The pump portion is of the kind known as turbine pump or side-channel pump which works on the principle that the liquid travels along the stationary channel between suction and discharge port while entering the spaces between the moving vanes of the impeller, each of which imparts impulse energy to the liquid, the total pressure energy being a summation of that received from the number of vanes which were contacted by the liquid on its travel along the channel with a view to obtaining maximum pressure rise. The length of the channel is advantageously almost a full circle, the suction and discharge ports being positioned close to each other, while the housing wall portion between the two ports is not recessed, but adheres closely to the vanes portion.
In a preferred embodiment the pump portion vanes are provided on both opposite sides of the rim and are enclosed by a common channel, similarly extending between the respective suction and discharge ports.
In order to increase the pressure, the rim may contain a set of vanes on each of its opposite sides, respectively faced by a channel each recessed in the housing wall. One of the channels extends from a suction port to a duct communicating it with the low-pressure end of the opposite channel, the latter terminating at a discharge port. By means of this arrangement the pressure can be increased to almost twice the pressure obtainable by a single set of vanes faced by a single channel.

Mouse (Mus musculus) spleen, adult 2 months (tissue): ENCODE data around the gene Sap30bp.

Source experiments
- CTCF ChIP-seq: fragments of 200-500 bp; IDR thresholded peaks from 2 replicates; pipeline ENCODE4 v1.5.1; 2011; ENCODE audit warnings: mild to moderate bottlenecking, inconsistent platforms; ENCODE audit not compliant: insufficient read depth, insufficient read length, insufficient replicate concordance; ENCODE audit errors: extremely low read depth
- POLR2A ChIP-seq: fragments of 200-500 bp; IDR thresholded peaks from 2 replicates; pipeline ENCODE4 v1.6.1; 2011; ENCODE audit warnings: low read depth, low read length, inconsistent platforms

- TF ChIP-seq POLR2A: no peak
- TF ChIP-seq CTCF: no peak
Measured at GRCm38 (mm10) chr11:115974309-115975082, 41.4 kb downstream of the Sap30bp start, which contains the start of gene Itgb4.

Or, alternatively, two parallel sets of vanes, each faced by a channel recessed in the housing wall, may be provided on one of the two sides of the flat rim. These may serve either to increase the pressure by pumping the liquid from the discharge port of one of the vane sets into the inlet port of the other set, or they may not be interconnected for independently pumping two different liquids into the irrigation pipe
It is also proposed to arrange more than two sets of vanes on one or on both sides of the flat rim for either attaining higher pressure or for conveying more than one liquid, or for both purposes simultaneously.
The turbine vanes are preferably surrounded by a shroud which is integral with the impeller and separates the turbine portion from the pump portion. In order to obtain complete separation of the two portions, annular seals are preferably installed between the rotating shroud and the stationary housing wall.